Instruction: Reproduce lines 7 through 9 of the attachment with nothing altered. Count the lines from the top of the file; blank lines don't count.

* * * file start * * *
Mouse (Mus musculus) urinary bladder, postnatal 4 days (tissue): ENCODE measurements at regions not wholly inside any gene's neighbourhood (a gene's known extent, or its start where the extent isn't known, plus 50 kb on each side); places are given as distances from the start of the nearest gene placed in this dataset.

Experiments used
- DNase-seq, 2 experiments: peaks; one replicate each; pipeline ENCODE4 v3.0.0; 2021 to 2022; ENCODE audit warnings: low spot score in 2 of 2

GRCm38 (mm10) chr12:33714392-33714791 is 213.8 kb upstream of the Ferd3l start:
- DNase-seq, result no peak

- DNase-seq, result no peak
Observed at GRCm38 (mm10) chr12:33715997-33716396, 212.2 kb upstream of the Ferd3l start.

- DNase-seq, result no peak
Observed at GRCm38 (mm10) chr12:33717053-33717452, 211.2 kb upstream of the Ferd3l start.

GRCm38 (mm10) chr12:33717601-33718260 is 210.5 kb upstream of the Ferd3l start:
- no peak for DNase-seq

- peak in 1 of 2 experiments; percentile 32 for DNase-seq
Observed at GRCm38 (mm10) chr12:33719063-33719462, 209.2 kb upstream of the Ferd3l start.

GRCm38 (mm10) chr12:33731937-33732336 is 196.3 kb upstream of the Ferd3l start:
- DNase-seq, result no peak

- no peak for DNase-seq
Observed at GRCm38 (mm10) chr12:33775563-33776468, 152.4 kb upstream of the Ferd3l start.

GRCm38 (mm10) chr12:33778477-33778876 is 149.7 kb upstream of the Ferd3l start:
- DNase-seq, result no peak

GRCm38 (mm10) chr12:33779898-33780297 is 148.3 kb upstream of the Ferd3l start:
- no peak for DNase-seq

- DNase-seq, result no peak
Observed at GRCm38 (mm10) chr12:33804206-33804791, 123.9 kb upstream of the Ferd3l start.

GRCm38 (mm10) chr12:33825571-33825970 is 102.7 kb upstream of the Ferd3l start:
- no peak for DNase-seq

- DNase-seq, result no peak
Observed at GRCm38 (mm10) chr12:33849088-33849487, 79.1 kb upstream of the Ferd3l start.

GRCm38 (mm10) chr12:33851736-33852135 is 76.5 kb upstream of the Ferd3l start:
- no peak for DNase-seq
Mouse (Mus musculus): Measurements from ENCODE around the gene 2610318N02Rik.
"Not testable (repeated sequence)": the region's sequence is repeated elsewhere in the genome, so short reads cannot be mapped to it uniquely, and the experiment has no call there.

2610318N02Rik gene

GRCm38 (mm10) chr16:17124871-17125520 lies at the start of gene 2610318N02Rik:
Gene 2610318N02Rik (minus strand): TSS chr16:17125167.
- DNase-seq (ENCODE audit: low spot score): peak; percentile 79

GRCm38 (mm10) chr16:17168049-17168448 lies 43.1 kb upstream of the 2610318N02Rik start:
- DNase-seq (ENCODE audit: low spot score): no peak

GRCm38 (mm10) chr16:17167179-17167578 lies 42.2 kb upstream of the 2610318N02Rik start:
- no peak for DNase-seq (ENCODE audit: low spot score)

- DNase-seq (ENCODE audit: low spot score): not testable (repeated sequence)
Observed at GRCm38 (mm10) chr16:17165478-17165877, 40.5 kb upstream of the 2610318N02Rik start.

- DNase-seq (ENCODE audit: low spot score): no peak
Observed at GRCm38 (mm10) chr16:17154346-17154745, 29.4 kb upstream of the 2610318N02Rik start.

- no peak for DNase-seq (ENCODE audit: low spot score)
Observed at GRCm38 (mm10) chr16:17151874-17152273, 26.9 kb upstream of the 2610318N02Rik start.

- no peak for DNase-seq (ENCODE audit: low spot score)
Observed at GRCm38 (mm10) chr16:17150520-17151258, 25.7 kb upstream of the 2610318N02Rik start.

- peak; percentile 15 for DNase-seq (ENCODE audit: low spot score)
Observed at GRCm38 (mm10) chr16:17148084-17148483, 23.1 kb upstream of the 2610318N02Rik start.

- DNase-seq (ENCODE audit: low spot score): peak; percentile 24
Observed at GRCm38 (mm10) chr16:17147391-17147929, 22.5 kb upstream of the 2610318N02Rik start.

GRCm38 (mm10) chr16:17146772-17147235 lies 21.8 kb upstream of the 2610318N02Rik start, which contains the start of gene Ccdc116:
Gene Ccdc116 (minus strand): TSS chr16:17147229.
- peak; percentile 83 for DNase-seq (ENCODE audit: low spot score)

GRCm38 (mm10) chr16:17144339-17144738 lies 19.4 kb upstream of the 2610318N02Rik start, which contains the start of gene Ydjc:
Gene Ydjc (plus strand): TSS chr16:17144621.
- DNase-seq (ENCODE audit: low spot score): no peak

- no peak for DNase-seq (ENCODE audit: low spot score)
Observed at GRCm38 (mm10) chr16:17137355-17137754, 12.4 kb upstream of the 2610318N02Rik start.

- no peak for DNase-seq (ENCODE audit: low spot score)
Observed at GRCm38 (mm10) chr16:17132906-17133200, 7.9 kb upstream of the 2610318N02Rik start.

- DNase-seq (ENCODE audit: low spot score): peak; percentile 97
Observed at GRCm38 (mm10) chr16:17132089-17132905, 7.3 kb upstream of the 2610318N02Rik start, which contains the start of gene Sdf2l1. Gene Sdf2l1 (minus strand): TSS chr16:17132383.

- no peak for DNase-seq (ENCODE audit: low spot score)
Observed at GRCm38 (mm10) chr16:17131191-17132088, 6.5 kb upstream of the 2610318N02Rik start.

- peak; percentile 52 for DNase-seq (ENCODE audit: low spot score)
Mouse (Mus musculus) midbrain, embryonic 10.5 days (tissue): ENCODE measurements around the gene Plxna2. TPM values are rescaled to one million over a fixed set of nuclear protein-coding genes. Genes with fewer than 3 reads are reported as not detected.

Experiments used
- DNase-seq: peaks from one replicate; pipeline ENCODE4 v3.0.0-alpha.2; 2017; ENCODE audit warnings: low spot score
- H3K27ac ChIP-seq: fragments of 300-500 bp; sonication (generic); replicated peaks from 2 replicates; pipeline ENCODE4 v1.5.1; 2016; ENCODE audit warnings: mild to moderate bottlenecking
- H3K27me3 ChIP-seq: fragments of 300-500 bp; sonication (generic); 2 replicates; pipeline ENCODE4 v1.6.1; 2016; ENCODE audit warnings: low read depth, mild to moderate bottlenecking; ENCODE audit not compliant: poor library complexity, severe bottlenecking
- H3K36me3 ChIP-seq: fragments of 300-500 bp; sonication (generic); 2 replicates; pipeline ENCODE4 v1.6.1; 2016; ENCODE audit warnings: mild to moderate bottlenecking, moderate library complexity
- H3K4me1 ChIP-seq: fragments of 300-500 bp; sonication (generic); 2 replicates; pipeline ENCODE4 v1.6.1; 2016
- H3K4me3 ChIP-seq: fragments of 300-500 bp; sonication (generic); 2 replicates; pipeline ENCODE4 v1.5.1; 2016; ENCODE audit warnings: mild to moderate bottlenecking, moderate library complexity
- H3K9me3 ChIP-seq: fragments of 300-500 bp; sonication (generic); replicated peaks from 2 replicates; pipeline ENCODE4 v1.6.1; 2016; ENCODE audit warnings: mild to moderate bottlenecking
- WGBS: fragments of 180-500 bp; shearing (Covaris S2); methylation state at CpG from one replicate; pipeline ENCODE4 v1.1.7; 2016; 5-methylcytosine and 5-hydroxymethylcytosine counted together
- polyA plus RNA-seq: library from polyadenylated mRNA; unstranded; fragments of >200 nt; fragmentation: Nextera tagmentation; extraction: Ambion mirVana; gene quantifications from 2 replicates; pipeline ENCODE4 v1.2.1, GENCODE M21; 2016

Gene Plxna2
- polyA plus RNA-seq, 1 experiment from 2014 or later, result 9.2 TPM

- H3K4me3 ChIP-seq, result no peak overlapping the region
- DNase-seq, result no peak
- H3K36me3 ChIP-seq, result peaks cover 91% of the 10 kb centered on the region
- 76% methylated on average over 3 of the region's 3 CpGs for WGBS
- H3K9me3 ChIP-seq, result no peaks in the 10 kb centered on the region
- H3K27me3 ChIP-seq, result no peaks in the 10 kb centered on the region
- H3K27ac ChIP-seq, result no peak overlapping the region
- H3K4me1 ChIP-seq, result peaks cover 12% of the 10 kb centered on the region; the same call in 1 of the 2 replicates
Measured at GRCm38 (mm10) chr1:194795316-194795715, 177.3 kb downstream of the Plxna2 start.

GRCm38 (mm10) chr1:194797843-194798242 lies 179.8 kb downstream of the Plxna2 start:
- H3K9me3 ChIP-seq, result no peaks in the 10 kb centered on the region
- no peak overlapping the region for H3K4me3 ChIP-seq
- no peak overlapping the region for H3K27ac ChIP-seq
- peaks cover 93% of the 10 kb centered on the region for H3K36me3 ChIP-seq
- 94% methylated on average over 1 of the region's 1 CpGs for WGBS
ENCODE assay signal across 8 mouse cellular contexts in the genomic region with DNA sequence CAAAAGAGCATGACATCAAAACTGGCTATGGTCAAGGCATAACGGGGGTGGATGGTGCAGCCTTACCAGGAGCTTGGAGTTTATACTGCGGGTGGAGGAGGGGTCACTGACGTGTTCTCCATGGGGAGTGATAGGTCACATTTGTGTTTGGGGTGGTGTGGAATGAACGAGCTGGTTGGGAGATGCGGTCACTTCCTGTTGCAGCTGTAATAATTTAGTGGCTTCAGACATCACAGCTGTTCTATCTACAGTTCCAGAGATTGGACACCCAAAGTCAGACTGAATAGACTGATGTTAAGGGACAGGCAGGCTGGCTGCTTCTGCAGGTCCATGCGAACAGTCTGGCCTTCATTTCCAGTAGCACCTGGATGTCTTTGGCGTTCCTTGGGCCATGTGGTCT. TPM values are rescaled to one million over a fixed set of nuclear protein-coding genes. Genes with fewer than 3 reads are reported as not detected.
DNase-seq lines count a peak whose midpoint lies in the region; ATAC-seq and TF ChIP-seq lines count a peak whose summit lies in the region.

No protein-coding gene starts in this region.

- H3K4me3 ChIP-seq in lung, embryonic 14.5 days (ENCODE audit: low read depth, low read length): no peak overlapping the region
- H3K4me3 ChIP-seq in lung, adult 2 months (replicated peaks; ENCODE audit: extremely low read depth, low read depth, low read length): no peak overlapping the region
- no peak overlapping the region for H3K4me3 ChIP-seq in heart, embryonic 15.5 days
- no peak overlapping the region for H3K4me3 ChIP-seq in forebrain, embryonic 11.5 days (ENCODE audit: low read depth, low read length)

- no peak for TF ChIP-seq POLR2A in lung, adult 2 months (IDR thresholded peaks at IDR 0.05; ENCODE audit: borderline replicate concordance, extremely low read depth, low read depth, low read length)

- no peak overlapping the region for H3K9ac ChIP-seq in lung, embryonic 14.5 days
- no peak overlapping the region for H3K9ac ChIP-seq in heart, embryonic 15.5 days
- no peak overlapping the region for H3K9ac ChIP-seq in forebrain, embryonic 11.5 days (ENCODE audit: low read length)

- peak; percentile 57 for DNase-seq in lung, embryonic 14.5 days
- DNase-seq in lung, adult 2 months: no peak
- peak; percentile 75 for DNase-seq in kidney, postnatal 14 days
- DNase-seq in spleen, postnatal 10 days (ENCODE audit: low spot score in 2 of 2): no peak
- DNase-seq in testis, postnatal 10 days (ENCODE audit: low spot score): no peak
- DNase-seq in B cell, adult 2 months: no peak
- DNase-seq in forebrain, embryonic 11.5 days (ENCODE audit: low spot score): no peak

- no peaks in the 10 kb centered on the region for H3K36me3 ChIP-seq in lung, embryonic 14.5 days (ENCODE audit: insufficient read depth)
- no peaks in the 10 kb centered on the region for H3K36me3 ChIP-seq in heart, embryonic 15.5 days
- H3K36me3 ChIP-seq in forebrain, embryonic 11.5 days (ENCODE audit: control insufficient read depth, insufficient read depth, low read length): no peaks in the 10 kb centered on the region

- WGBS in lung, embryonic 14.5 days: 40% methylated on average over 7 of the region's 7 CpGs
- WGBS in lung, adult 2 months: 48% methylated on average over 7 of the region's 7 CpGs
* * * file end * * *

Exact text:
Observed at GRCm38 (mm10) chr12:33715997-33716396, 212.2 kb upstream of the Ferd3l start.

- DNase-seq, result no peak
Observed at GRCm38 (mm10) chr12:33717053-33717452, 211.2 kb upstream of the Ferd3l start.